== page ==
In the culture of mistrust


July 24, 2012 by readlisaread

I’ve been half-assedly considering doing my PhD recently. My emotions run the gamut of sheer terror to keen excitement. One of the things holding me back is the idea of ridiculous amounts of money going towards something that while hugely gratifying, at the end of the time would make no discernible difference to my day to day life. Talking to a mentor recently, though, gave me a different perspective, that I should consider not trying to use a doctorate as a weapon, but rather as a key. A fun pass, if you will.
She suggested that I think about how it could allow me to be the agent of change, rather than the victim of it. Those are my hyperbolic words, but that was the lesson I took away. And so it was I reflected on Being the Change as I listened to an interminable lecture from administration about Personal Learning Communities (the current flavour of the month in public ed). I’m not sure I was more offended by the pointless PowerPoint, or the suggestions that we couldn’t possibly be trusted to run our own PLC conversation.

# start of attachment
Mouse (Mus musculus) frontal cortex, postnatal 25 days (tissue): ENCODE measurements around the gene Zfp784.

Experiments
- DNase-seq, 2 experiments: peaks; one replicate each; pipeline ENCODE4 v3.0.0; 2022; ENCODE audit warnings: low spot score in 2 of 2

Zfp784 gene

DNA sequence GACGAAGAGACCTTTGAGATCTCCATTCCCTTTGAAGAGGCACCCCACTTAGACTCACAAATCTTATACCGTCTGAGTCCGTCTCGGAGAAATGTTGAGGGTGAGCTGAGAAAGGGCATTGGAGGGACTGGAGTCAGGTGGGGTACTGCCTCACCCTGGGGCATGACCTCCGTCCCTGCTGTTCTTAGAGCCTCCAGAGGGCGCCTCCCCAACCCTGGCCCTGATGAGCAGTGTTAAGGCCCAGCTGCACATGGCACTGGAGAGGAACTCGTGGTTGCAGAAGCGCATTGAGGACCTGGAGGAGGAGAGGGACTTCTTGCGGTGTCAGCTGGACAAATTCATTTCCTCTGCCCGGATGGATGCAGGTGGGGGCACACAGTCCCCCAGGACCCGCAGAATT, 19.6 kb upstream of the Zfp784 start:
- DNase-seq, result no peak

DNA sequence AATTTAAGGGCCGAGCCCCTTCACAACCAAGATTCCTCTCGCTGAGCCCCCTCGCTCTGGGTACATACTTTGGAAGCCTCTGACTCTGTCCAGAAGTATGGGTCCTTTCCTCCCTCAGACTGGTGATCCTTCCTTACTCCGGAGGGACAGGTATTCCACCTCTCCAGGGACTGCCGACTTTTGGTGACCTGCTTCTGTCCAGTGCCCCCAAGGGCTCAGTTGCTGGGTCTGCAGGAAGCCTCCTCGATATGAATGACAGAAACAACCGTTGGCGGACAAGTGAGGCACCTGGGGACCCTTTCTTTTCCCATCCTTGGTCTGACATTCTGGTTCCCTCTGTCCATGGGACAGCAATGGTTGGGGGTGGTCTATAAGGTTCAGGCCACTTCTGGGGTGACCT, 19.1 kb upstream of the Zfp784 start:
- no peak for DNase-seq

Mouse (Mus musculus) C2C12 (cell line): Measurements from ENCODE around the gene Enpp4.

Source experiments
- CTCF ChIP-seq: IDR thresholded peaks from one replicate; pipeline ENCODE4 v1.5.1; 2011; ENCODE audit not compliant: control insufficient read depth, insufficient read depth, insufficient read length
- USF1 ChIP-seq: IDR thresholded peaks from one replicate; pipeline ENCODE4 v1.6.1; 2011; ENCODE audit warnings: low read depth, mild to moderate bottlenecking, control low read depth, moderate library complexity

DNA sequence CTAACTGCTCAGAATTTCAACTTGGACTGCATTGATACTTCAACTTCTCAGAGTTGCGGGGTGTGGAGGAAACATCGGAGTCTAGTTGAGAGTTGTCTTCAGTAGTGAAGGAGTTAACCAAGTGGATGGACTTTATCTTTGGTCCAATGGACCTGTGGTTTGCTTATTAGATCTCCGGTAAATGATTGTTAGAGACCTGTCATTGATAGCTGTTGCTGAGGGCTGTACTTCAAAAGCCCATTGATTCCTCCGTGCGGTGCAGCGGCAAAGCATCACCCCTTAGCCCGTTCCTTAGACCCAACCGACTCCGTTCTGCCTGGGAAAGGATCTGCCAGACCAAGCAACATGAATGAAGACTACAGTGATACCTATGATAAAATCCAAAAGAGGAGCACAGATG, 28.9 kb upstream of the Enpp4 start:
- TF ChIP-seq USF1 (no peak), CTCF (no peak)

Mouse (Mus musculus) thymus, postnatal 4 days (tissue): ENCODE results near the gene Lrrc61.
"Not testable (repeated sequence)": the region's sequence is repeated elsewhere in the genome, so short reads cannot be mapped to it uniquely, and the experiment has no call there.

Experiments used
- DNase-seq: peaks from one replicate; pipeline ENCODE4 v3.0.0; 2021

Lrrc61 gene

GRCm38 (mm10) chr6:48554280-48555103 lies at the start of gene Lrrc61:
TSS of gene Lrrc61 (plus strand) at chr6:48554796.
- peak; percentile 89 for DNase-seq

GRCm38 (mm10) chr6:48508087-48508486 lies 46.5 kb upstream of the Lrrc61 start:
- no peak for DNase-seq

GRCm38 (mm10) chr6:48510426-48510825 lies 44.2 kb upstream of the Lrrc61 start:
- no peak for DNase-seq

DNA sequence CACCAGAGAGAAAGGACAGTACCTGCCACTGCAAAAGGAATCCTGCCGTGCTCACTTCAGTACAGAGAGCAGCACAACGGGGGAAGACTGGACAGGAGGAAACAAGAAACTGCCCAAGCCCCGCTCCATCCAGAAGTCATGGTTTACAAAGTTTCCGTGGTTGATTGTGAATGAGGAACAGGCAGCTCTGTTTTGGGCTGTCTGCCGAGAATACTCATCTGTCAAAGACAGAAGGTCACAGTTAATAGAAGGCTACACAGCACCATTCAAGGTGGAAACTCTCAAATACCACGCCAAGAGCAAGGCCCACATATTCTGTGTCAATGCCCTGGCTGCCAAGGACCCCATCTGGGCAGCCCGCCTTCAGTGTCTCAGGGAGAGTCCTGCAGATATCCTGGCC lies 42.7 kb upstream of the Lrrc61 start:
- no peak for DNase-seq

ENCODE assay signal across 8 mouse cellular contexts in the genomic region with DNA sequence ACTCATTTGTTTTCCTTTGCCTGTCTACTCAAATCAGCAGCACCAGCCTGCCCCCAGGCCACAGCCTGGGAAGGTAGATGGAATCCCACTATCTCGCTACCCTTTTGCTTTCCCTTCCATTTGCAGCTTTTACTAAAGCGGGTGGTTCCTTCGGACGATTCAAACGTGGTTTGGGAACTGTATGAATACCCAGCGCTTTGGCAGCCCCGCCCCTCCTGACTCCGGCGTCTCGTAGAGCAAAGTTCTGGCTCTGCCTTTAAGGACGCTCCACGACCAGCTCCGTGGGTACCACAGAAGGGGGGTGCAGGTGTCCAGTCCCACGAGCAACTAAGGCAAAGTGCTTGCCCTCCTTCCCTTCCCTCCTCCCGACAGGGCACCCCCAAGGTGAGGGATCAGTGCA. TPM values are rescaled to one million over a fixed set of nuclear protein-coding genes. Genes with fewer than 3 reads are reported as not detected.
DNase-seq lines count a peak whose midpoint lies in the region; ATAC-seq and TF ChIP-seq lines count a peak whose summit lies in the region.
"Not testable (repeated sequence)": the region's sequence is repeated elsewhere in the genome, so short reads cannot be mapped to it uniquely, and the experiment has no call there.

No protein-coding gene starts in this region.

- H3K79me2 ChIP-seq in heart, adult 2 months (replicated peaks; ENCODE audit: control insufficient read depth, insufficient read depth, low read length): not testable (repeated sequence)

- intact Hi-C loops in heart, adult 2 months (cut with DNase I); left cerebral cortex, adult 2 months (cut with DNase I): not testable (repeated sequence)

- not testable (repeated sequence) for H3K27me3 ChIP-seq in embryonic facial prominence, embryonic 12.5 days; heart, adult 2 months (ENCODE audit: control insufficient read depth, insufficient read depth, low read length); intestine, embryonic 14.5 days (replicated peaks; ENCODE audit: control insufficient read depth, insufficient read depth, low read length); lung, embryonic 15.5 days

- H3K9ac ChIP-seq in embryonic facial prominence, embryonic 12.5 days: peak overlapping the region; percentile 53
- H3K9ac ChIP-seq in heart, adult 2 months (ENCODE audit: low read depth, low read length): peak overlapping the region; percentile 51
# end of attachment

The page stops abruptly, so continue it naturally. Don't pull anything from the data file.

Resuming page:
But then….then it got good. There is an initiative that is not really very popular with the teaching staff, but the Prince likes it. More because he is trying to leave his mark than anything else (why does “leave a mark” also seem to mean “be peed on” and why did that analogy come so easily to me?). In any event, the absolute coup de grace of this endless torturement was when he shared with us an article he was “invited to write” for “Principal Enquirer” magazine. It was filled with references that revolved around teachers (that would be the other 30 people in the room) may or may not be teaching behind their closed doors. Oh sure, it was all delivered in a very tongue-in-cheek manner, all “do the books all magically appear when they hear my key in the door? And then just as suddenly disappear when I go, the disco ball dropping from the hidden ceiling flap?”. But the intent was there.

We are recalcitrant children that the adults need to keep in line.

No amount of higher education is going change that culture. But maybe change can find me in a different culture….


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